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New to computer science and am attempting to verify if there are any non-quadratic approaches (i.e. better performance than Big-O of n^2) for finding a potential specific difference between either adjacent or nonadjacent elements in a sorted array of integers?

For example, if you have an array that's already been sorted, like so:

[1, 4, 6, 6, 10, 12, 13, 15, 16]

And you want to find if there's a difference between any of these elements that equals 3, the pairs here would be 4, 1 and 15, 12 and 13, 10.

But is there an algorithmic approach that would allow me to find these pairs without using two for loops?

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    $\begingroup$ I know of two. (1) Sort the numbers, then walk 2 pointers from opposite ends towards each other, moving the left pointer rightward whenever the sum of the pointed-to elements is too small, and the right pointer leftward whenever it is too large; the invariant here is that any satisfying pair must be taken from the interval of elements spanned by the 2 pointers. (2) Build a hash table containing every element as key (the value for each key is unimportant), then loop through every element $x$ again, checking whether $x+d$ or $x-d$ is in the hashtable. $\endgroup$ – j_random_hacker Oct 23 '17 at 17:05
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    $\begingroup$ @j_random_hacker Why not write an answer? $\endgroup$ – Yuval Filmus Oct 23 '17 at 19:04
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I know of two.

  1. Sort the numbers, then walk 2 pointers from opposite ends towards each other, moving the left pointer rightward whenever the difference of the pointed-to elements is too small, and the right pointer leftward whenever it is too large; the invariant here is that any satisfying pair must be taken from the interval of elements spanned by the 2 pointers.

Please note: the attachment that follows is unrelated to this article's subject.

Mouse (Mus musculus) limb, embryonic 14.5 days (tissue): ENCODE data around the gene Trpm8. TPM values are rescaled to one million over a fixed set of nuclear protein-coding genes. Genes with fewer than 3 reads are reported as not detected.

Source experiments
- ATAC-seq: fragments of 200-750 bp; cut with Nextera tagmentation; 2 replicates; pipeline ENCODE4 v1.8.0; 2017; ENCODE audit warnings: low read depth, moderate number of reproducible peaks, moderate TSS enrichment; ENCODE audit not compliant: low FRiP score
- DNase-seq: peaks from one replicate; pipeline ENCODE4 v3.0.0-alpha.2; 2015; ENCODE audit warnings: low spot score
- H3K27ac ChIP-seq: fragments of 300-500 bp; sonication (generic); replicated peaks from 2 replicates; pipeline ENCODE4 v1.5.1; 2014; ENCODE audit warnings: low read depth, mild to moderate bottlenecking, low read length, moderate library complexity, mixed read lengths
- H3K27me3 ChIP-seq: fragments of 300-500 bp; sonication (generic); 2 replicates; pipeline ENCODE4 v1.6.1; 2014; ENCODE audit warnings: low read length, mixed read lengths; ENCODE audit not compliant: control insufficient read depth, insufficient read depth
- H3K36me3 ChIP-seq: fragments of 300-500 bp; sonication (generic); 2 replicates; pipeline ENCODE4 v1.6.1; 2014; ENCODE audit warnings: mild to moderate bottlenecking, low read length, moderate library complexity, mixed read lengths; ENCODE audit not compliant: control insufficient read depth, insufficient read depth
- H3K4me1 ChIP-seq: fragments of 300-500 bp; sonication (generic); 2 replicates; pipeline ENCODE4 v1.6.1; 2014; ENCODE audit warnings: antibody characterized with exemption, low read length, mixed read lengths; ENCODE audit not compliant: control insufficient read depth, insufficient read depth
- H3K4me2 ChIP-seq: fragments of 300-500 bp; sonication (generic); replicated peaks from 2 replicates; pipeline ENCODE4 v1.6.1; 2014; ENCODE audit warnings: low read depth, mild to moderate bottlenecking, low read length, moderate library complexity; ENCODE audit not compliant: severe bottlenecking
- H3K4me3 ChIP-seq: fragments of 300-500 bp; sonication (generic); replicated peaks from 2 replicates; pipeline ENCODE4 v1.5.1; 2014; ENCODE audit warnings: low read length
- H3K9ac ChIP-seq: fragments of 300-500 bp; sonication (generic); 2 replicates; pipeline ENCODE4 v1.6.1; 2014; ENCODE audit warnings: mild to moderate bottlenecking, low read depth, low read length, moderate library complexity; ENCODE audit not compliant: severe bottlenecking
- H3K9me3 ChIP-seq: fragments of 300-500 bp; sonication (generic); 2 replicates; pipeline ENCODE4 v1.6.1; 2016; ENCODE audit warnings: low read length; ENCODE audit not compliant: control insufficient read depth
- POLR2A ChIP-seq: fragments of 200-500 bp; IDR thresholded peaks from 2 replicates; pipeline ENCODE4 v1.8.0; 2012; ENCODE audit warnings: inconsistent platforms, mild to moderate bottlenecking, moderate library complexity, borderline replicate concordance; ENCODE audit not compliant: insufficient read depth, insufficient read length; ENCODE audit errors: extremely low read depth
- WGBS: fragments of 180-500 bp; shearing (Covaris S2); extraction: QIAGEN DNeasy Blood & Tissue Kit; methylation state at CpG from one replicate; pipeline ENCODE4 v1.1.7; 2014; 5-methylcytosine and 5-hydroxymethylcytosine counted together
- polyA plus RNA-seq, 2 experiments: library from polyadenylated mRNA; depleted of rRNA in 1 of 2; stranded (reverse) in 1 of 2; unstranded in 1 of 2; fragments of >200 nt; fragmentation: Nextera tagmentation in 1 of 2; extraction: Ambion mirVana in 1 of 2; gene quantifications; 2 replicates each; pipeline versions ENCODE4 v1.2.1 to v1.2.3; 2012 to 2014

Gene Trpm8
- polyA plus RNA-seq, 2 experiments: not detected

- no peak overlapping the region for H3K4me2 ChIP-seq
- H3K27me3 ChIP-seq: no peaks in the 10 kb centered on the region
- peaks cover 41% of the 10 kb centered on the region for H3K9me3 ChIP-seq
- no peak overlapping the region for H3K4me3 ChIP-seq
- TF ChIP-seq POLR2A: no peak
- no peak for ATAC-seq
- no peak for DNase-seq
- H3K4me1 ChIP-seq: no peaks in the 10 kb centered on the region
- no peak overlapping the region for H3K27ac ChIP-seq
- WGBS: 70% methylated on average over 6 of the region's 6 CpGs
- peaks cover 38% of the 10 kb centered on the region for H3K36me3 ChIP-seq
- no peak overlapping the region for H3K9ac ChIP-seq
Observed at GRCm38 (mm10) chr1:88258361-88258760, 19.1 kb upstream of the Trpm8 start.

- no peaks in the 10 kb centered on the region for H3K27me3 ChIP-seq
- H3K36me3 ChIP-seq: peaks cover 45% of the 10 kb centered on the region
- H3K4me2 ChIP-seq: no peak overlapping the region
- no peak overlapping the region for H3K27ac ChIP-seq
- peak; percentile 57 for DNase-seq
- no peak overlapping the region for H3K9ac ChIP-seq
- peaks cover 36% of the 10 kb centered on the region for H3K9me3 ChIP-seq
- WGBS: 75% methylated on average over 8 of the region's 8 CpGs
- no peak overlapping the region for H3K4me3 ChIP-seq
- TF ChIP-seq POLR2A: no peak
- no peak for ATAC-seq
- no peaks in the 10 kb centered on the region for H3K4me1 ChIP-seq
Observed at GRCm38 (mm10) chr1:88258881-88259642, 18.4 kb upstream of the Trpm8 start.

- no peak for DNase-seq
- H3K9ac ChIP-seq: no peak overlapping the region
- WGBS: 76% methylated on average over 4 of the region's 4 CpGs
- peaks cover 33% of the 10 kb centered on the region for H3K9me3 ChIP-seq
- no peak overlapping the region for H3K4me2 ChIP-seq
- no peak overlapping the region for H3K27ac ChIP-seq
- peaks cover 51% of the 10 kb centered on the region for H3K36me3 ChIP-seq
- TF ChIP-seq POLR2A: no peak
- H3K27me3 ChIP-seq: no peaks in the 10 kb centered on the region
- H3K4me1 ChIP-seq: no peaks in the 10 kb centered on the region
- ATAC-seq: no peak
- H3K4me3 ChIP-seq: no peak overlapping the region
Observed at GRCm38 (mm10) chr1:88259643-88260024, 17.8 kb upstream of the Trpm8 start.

2. Build a hash table containing every element as key (the value for each key is unimportant), then loop through every element $x$ again, checking whether $x+d$ or $x−d$ is in the hashtable.
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  • $\begingroup$ Thank you for the two suggestions, much appreciated. Regarding method 1, how would we wind up with the pair 4, 1 in the array [1, 4, 6, 6, 10, 12, 13, 15, 16] ? $\endgroup$ – AdjunctProfessorFalcon Oct 23 '17 at 19:31
  • $\begingroup$ You're welcome. I just realised that (1) gives an algorithm for finding a pair that sum to a given value -- I've now edited, sorry for the confusion. In your example, each of the differences 16-1, 15-1, 13-1, ..., 6-1 are too large, causing the pointer that started at the right-hand end to move left each time, until it stops at the 4, giving the difference 4-1 = 3. $\endgroup$ – j_random_hacker Oct 23 '17 at 20:25
  • $\begingroup$ thanks again. Just so I’m clear, in order to find all pairs with a difference of 3 using this method, you’d have to keep iterating over the array so it’s Big-O of n^2 right? $\endgroup$ – AdjunctProfessorFalcon Oct 23 '17 at 20:36
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Since the array is sorted, you can use two pointers technique. Set both of them on first element $v_1$. First pointer called $i_1$ indicates smaller item, second pointer called $i_2$ indicates bigger one. When $v_{i_2} - v_{i_1}$ is bigger or equal than required difference, move pointer $i_1$ forward, otherwise move pointer $i_2$. Since each pointer traverses each item exactly once, this is effectively linear solution.

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